Coming from a long line of TAB tragics, Ross Jones takes a look at the odds on offer for the two-horse race coming up on September 14.
OKAY PUNTERS, here we go.
As the Autumn racing carnival drops its last leaf, punters are staring into the dog days of winter. Footy betting is dreary, trots and dogs are for those with limited social skills, and UK darts comps — of limited interest.
So, most years get pretty dull about now. But not 2013, we’ve got the September election coming, an event with enough punting possibilities to make your head swim.
Take a look at the online bookies and you’ll see what I mean. No surprises if Tom Waterhouse
is sharing the spotlight with Antony Green
on the big night.
Check out Sportsbet.com.au
for example. I’m not suggesting you become a client, it’s just an interesting read. I had a browse on 22 April.
Sportsbet’s odds need to be treated with a bit of care because we have no idea of the depth of the market; for example, Wyatt Roy
’s odds of $5,001 to be LNP leader at election time indicate maybe one lonely, delusional punter hunched over his last fag and one-bar radiator and hoping for the big one — but I’m assuming the main markets have 30 or more punters and therefore have some statistical significance.
As they say, follow the money….
And the money has the LNP at $1.20 for more than 91 seats.
Punters are so confident of an LNP landslide that the odds of the Coalition winning fewer than 91 seats actually increases — just scraping home with just 76-80 seats is $13, with 81-85 seats at $12; and 86-90 seats at $6.
A few losers have punted on Labor and set the odds of it winning the election with 76-80 seats at $7. From there it blows out to Labor winning 81-85 seats — $41; 86-90 seats — $67; and more than 91 seats — $81.
MSM followers give Labour worse odds than a corgi at Dapto. Out there in Puntsville, it’s all over.
But as the descendant of a long line of TAB tragics, I’m only too aware of how many crumpled tickets bearing the favourite’s name can lie discarded on the floor after Gina stops singing.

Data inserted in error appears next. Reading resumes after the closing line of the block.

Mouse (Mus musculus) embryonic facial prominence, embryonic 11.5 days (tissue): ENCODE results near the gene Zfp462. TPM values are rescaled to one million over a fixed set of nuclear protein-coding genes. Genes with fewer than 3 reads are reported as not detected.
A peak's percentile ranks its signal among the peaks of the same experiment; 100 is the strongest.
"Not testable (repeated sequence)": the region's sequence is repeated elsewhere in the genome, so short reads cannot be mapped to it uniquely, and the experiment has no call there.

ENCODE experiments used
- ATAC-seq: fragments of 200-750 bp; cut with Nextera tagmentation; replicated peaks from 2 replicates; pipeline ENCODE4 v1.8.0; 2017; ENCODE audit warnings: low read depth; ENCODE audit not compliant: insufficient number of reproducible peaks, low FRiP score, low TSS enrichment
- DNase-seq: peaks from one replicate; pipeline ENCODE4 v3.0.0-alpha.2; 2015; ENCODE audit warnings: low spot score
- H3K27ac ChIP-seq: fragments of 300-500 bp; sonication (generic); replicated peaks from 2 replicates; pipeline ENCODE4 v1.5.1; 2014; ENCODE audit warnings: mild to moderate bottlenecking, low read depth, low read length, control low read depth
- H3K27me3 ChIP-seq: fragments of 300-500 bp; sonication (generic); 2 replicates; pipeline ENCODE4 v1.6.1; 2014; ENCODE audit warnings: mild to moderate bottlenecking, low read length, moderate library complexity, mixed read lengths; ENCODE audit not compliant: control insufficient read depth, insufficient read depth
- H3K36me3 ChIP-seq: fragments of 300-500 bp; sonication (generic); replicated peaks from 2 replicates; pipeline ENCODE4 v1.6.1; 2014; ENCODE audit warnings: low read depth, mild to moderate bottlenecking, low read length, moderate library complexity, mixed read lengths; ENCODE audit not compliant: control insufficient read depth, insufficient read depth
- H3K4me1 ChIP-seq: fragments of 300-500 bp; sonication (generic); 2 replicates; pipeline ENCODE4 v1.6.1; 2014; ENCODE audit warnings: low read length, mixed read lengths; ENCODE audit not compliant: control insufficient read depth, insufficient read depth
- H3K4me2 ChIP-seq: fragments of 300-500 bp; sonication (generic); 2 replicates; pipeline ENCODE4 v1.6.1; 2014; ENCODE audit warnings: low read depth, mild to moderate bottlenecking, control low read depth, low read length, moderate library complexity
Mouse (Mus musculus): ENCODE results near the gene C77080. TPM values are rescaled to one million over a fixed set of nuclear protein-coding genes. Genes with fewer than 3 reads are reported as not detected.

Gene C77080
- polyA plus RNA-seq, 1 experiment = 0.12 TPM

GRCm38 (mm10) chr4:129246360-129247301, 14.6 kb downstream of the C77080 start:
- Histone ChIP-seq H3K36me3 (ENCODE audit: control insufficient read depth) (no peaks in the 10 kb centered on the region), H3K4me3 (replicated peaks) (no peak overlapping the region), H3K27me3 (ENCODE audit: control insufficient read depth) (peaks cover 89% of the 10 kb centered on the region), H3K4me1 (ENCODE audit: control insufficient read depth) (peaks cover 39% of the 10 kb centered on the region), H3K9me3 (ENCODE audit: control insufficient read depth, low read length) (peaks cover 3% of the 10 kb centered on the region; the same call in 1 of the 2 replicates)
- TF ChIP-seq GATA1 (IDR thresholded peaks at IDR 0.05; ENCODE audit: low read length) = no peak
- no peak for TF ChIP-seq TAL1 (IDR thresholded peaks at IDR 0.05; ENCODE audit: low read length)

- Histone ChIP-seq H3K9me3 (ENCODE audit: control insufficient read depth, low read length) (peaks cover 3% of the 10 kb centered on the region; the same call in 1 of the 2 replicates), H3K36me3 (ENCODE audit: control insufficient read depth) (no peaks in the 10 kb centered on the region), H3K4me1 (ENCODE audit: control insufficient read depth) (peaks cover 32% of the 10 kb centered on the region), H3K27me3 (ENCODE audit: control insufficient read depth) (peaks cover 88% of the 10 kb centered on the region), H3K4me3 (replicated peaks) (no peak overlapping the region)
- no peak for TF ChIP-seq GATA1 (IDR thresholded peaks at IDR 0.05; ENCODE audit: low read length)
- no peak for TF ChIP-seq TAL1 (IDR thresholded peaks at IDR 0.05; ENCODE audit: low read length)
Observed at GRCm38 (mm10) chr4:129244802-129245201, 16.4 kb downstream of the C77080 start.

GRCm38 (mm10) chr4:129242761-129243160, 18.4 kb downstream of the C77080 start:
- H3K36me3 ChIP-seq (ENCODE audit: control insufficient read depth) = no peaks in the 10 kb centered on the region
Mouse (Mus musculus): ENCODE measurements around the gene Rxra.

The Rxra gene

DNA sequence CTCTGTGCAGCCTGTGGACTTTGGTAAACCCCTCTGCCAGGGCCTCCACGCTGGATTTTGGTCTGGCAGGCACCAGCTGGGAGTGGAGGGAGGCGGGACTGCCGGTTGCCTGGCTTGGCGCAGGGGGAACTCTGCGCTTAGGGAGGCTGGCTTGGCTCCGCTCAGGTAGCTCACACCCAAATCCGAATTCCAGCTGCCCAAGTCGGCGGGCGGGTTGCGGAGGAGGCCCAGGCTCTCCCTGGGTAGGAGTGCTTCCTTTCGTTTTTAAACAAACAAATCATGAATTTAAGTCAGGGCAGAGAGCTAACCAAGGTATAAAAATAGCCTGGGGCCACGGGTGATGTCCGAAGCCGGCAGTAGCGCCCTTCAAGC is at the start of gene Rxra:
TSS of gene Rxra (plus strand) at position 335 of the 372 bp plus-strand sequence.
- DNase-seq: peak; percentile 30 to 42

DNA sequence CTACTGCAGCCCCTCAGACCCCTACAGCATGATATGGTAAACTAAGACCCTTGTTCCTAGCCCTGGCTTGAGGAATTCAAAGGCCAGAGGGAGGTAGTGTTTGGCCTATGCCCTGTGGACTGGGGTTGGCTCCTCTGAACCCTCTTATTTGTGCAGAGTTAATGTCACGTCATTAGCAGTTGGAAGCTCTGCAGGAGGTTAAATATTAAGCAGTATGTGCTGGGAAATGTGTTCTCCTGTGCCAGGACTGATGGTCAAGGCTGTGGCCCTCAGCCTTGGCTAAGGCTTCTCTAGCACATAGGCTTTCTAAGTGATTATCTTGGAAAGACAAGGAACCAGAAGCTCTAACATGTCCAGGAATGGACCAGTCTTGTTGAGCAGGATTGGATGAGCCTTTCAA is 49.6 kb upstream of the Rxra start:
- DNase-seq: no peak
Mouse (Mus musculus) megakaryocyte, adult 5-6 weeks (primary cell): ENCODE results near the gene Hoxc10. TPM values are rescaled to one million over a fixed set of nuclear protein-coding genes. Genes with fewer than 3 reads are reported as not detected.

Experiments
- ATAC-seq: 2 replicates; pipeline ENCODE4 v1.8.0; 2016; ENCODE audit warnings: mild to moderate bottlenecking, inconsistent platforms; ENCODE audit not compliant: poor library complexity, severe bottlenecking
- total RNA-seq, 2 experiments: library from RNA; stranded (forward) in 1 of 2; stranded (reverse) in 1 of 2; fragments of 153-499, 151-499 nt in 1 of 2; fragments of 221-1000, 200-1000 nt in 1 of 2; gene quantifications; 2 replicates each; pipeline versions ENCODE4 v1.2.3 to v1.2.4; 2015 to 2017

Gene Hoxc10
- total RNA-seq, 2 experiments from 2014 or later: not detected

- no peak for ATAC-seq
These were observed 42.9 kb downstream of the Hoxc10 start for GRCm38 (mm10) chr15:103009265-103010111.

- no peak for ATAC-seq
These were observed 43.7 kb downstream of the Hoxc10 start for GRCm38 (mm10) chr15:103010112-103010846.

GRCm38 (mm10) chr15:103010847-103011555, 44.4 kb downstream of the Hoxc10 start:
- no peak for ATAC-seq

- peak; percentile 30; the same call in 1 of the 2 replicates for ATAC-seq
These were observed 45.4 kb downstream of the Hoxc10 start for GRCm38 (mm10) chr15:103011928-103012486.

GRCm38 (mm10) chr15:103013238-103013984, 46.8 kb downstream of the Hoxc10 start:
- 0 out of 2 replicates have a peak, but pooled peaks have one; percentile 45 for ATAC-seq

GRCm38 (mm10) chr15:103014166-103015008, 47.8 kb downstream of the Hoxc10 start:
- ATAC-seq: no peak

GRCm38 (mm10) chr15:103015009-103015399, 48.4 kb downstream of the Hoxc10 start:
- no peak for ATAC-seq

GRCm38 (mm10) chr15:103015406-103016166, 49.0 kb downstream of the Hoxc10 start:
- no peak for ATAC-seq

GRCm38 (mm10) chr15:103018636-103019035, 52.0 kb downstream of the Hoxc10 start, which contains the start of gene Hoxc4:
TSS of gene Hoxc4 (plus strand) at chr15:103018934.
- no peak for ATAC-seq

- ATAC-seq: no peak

Once beacons of hope, paper Ferraris, these worthless scraps are simply broomed into oblivion.
Why do favourites lose? Let me count the ways. The track, the weather, the hoop, the drugs wore off, the fix was in; I could go on for pages but ultimately it means the flutterers were wrong.
They might not know, for example, that the stables were in turmoil because the head trainer was about to be convicted for conspiracy, or that the jockey had been caught on CCTV sending hand-signals in the direction of a well-known turf identity.
If you ask me, $1.20 in a two-horse race has got to be a mug’s game. These are the kind of odds reserved for contests like Real Madrid v Western Districts or, heaven forbid, anyone against GWS.
And further reading shows Mug’s Away is the name of the game. Sportsbet offers its mu… clients the option to bet on ‘What is Next For Julia’.
No question mark. No similar option for any of her opponents.
If you reckon Ms Gillard will settle down and write her biography, you’ll be offered $1.60. If you reckon she’ll settle even further down and marry Tim you’ll be offered $2.50. If you reckon she’ll dump the ALP and start her own party, you’ll be offered $9. Other offerings include 'Host her Own Political Affairs Programme' — $10; 'Join The Board of Slater and Gordon' — $13; 'Emigrate To Another Country' — $21; 'Suit Jacket Model For Versace' — $34 and so on, right up to 'Become a Hairdresser' at $501.
It’s hard to read that list without the black dog curling itself in your lap. My mental picture is Butthead and Beavis with a case of Bundy and an iPad.
So, dear readers, this is what we are up against if we want to make a killing come September. I’m very attracted to the $41 for 81-85 seats; less so for the $7 on the nose, because only last year it was dead easy to rev up Tories at dinner parties and get $12.50. If you only got tens you weren’t trying, so I got a few bob away then.
The trick is inside information. I’m heading for the TAB as soon as the Ashbygate Trust reaches $50,000.
(Find out more about the Ashbygate Trust by clicking here.)